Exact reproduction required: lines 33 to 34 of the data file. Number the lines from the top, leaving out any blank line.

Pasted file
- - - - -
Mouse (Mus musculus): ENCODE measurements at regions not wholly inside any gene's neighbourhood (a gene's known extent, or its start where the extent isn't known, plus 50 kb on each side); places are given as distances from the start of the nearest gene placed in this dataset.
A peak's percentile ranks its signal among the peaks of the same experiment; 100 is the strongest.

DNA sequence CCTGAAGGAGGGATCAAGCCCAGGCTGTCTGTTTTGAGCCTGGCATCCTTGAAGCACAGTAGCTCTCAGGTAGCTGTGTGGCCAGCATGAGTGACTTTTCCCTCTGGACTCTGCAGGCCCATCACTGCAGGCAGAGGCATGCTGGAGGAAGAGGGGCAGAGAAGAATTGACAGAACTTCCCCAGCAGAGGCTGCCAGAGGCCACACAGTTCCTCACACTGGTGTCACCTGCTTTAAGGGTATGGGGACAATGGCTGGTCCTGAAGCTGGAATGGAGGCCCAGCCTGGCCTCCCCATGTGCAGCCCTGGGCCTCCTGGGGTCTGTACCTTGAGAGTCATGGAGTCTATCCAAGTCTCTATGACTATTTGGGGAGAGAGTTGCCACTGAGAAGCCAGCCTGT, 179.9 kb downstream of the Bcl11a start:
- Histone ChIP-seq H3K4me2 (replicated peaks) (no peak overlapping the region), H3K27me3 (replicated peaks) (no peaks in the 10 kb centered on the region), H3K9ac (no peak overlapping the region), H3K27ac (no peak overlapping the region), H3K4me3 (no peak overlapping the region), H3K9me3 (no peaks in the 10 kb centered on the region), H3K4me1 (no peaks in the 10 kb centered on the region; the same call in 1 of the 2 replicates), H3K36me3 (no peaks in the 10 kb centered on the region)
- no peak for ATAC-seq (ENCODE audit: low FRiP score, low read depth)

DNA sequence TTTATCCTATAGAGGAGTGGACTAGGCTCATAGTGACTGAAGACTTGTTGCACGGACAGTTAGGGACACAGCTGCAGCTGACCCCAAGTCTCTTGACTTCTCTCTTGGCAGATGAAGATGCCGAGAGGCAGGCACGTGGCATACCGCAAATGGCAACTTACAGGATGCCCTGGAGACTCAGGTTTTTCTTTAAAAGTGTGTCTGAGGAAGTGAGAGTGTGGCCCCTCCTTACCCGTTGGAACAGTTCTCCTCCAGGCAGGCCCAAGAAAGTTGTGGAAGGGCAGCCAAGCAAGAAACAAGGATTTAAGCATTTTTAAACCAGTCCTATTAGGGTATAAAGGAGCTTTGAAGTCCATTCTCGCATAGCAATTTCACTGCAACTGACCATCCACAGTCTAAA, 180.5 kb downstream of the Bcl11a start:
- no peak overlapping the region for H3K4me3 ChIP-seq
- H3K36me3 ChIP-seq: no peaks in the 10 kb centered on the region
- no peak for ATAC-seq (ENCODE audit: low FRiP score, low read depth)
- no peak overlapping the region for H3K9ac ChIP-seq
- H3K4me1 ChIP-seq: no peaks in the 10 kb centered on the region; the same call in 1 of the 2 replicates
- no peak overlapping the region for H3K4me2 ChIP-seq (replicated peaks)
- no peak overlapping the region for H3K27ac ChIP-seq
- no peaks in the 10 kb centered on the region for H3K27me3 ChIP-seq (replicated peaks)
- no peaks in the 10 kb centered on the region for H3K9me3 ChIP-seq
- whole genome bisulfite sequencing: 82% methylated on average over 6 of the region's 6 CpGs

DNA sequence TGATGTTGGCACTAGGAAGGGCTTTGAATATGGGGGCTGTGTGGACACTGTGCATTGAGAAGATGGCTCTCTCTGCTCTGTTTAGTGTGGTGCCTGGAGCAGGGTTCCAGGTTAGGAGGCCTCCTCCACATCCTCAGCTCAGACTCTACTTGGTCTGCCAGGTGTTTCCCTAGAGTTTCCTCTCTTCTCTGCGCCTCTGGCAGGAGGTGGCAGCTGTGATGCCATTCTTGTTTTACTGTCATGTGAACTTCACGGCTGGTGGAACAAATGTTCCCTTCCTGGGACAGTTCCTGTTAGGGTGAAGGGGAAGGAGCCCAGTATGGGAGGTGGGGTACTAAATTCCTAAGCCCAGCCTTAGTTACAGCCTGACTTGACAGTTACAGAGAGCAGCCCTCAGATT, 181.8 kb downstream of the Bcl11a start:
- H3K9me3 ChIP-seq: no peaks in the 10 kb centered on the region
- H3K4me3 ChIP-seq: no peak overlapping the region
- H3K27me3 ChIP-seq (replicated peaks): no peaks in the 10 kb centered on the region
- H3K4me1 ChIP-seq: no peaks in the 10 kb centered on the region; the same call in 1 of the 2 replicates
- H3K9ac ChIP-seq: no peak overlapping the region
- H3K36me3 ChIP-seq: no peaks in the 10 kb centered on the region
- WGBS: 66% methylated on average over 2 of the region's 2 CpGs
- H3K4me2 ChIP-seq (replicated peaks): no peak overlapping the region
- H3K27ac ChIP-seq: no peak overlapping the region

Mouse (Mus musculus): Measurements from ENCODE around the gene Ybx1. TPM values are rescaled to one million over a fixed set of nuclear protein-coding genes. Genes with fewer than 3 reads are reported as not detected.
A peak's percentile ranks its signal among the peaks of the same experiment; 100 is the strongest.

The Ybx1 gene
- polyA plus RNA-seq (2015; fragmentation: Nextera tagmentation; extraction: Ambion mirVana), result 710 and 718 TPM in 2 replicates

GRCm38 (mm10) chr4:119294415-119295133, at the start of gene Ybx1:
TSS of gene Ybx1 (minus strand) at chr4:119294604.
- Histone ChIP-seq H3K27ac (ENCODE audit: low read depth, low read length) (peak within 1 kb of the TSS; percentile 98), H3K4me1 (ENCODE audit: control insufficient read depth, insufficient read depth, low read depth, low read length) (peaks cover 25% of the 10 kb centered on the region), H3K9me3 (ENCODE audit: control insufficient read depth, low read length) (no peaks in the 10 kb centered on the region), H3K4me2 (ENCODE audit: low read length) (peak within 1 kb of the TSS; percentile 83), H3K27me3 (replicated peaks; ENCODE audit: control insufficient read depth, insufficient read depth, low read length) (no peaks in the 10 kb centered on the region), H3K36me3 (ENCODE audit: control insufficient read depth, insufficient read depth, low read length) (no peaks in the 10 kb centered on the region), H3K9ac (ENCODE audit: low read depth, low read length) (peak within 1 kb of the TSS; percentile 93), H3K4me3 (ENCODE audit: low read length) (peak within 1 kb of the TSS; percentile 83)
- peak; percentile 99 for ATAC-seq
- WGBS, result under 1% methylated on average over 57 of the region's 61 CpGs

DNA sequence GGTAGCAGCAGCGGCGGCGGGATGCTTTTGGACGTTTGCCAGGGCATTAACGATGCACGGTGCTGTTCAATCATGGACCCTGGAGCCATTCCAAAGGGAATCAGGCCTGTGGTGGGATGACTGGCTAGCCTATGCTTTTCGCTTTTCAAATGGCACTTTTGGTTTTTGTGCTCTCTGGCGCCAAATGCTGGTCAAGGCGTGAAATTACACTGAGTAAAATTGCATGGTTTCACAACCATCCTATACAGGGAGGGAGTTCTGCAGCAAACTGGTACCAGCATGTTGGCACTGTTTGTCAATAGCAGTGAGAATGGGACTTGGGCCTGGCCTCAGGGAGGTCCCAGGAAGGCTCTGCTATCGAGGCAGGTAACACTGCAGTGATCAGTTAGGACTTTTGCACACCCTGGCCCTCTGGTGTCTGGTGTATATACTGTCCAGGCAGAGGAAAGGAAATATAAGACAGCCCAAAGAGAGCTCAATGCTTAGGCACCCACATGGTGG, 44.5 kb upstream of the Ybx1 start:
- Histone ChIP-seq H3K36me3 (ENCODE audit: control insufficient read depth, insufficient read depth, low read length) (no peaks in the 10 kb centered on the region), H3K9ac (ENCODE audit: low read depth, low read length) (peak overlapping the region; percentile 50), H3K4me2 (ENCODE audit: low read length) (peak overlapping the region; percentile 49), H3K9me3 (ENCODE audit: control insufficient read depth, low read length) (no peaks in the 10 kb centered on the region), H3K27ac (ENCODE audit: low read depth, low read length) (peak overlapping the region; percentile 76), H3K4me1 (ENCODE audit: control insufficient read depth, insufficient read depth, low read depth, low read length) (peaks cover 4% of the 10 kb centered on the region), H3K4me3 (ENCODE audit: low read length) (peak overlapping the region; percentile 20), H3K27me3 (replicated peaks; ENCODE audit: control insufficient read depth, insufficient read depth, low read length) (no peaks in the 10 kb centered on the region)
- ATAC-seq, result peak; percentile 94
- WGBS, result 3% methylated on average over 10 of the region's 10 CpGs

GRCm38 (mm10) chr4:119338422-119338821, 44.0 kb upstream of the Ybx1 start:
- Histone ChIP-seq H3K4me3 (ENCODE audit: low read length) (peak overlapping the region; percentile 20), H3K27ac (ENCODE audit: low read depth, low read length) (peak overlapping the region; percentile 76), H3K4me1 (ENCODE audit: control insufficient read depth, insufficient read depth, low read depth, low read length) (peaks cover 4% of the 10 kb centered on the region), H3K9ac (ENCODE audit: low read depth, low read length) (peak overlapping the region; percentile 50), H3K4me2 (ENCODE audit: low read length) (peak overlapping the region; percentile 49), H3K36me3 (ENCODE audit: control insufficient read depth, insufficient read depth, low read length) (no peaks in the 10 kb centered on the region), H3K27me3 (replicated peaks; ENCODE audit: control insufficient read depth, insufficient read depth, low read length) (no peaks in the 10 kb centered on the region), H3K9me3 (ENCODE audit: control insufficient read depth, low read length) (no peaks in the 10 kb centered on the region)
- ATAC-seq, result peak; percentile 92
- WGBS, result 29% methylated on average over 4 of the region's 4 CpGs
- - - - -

- Histone ChIP-seq H3K27ac (ENCODE audit: low read depth, low read length) (peak within 1 kb of the TSS; percentile 98), H3K4me1 (ENCODE audit: control insufficient read depth, insufficient read depth, low read depth, low read length) (peaks cover 25% of the 10 kb centered on the region), H3K9me3 (ENCODE audit: control insufficient read depth, low read length) (no peaks in the 10 kb centered on the region), H3K4me2 (ENCODE audit: low read length) (peak within 1 kb of the TSS; percentile 83), H3K27me3 (replicated peaks; ENCODE audit: control insufficient read depth, insufficient read depth, low read length) (no peaks in the 10 kb centered on the region), H3K36me3 (ENCODE audit: control insufficient read depth, insufficient read depth, low read length) (no peaks in the 10 kb centered on the region), H3K9ac (ENCODE audit: low read depth, low read length) (peak within 1 kb of the TSS; percentile 93), H3K4me3 (ENCODE audit: low read length) (peak within 1 kb of the TSS; percentile 83)
- peak; percentile 99 for ATAC-seq